Right now my garden is just a field of white.
Gardening at 5000 feet elevation, zone 4/5 Northern Utah, Frost free from May 25 to September 8 +/-

tedln
Super Green Thumb
Posts: 2178
Joined: Thu Jun 25, 2009 10:06 pm
Location: North Texas

Jal,

It is meant to keep only one critter out. My big Labrador likes to harvest his own veggies. Now he has to stay out of the garden and just bark at me.

Last year we had eight of those white outs. So far this year, none. No telling what the next couple of months will bring. I was in the garden earlier today and I still have some grasshoppers jumping around. We have had a few freezes below 20 degrees F. I thought that was supposed to kill the grasshoppers.

Oh well, live and learn.

Ted
I simply enjoy gardening!

DoubleDogFarm
Super Green Thumb
Posts: 6113
Joined: Mon Mar 29, 2010 3:43 am

Ted,

To me your place looks like a play ground. :D Over here the Monkey bars, and here the Swings. etc.. I actually like it, well done.

Looks like you decided to use plastic on your bale experiment or is it weed barrier? I'm thinking the bottom of the bales will become soggy. Didn't you say you wanted the worms to infiltrate? I thought that was a great idea.

Here is a picture of my ugly garden. Second round this year. Can I say I hate this shtuff. :twisted:
[img]https://i67.photobucket.com/albums/h300/eric_wa/DSC03066.jpg[/img]

Eric

wordwiz
Green Thumb
Posts: 331
Joined: Fri Dec 10, 2010 9:44 pm
Location: Cincinnati

Ted,

I think they just hibernate. Years ago, I had a job delivering beer and hanging up lights and signs (for PBR). Loaded up the fan one winter day, took off on a trip. Looked the rear view mirror and saw several wasps flying around. They had nested in the cardboard and when the van warmed up, they woke up.

Saw something similar a couple of years later. Wasps had built a nest under an eaves. We had a huge snowfall and the temps plummeted into the negative area. But it was a very sunny day and the sun hit the snow at a perfect angle to reflect it to the nest, warming it up. The wasps woke up and decided it must have been spring, so they left the nest. Once they were outside the "heat zone" and into the -5 temp, they hit the ground and either froze or went back to sleep!

Mike

tedln
Super Green Thumb
Posts: 2178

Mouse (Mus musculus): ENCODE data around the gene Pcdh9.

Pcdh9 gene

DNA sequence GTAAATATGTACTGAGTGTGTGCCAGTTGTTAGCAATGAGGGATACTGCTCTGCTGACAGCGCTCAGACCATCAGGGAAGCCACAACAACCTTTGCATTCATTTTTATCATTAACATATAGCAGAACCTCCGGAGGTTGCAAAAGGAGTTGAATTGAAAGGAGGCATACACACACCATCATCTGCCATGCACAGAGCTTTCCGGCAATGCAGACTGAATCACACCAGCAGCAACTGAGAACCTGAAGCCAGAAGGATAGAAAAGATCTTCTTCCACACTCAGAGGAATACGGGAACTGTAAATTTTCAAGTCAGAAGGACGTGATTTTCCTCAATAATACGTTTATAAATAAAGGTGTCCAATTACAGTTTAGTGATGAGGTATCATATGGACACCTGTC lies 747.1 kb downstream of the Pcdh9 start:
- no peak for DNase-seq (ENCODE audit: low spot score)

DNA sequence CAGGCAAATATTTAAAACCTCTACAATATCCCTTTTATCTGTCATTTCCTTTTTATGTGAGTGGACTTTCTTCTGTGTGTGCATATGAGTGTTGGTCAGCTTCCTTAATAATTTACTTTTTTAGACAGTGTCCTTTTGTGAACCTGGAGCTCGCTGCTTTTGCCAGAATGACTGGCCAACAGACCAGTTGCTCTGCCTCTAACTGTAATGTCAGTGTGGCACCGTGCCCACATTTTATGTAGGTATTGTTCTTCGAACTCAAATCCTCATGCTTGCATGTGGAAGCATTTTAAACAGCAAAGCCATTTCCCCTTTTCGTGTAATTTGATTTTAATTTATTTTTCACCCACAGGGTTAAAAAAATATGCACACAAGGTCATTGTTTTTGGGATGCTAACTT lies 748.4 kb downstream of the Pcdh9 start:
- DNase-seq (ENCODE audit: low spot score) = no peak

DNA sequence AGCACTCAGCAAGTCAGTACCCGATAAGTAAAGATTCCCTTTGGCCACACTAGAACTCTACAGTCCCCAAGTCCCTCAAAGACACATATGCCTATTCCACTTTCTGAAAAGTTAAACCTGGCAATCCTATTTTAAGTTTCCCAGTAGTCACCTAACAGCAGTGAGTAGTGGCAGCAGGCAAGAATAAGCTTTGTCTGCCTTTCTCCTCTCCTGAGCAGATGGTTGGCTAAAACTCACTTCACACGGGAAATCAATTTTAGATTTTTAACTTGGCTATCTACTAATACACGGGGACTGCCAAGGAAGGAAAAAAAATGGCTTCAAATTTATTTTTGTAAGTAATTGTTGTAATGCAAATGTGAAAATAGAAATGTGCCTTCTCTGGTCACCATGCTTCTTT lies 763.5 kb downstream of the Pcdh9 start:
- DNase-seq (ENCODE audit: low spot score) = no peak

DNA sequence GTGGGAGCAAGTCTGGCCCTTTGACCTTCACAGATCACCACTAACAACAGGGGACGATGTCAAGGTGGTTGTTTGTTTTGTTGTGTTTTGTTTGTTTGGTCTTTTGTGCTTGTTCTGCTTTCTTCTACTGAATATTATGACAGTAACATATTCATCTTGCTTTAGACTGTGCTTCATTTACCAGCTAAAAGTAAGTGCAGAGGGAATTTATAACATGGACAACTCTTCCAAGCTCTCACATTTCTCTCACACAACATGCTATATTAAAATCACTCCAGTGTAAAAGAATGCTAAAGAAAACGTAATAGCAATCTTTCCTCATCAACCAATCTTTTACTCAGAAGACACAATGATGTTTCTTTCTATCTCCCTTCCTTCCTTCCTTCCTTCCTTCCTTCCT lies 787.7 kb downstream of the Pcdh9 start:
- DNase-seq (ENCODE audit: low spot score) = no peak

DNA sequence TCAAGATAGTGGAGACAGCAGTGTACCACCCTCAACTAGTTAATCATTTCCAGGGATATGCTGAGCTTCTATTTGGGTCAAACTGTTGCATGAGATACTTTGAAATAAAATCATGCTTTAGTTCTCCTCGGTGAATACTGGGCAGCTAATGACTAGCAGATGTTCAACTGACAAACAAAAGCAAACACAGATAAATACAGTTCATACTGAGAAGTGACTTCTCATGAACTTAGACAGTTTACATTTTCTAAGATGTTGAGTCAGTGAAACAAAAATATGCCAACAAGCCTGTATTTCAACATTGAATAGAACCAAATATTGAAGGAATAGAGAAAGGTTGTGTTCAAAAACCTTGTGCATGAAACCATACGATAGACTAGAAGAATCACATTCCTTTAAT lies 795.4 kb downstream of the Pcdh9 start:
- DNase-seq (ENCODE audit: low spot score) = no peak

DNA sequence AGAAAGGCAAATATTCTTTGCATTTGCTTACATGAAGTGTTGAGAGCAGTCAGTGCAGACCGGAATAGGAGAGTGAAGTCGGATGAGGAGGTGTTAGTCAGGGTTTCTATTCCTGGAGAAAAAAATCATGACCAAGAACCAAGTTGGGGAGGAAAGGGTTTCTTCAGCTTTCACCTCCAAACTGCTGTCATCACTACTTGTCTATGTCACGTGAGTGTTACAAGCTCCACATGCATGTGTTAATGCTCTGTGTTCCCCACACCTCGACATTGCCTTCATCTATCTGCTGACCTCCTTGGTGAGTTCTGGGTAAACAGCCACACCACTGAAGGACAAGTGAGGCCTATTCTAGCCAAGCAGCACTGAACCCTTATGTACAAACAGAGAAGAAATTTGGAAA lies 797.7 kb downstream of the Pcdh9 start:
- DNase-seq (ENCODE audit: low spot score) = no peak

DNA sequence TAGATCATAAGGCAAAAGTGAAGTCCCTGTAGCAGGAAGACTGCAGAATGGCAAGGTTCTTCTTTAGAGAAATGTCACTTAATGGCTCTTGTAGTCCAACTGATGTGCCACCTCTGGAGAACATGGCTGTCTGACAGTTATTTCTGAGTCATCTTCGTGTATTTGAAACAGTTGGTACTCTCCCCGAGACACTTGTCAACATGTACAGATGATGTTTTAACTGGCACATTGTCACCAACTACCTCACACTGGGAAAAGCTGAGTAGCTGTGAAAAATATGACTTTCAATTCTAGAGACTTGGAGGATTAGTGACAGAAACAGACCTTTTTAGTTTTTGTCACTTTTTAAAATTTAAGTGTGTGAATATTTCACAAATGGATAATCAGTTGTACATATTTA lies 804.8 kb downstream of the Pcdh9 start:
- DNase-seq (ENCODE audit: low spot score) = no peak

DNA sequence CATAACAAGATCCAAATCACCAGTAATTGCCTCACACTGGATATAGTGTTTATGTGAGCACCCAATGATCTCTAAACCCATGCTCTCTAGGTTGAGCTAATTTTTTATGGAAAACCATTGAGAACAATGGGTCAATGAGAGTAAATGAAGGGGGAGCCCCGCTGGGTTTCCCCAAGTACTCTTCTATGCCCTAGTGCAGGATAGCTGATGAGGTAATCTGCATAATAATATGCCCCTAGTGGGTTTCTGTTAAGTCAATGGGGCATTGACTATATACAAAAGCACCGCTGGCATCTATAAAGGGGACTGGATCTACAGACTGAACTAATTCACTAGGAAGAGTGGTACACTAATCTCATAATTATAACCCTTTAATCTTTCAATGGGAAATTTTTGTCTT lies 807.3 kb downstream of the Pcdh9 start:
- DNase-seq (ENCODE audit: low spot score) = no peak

Joined: Thu Jun 25, 2009 10:06 pm
Location: North Texas

Thanks Eric!


I love the look of your garden under a blanket of snow. It looks peaceful and resting. All you need to enhance the photo is a cabin in the background with smoke from the fireplace rising into the gray sky. It would make me want to wrap a quilt around me and sit reading a book and sipping my coffee.

I haven't made my mind up on the plastic. I installed it while I am doing the nitrogen treatment. I don't want all the nitrogen running out the bottom before it does it's job. I have a couple of months before the bales will be planted and I will probably remove the plastic at that time. I wouldn't expect the worms to migrate into the bales until the soil temp increases. Right now they are staying about 6" below the soil surface.

Wordwiz,

Every day the temp exceeds 70 degrees, the wasps and house flies come out. I know the wasps hibernate in little nooks and crannies waiting for warm weather. The house flies just emerge from the maggots in cow manure and horse manure in the pastures around me. When it freezes again, they die. Grasshoppers may hibernate, but normally they are killed by cold weather. They usually lay their eggs in the soil in the fall and the next generation emerges when the soil temp warms up in the spring. I think we just need an extended freeze to kill all of them. So far, we have only had freezing temps for a few hours during a few days. Two or three days of freezing weather should do the job. I hope!

Ted
I simply enjoy gardening!

Return to “Vegetable Gardening Forum”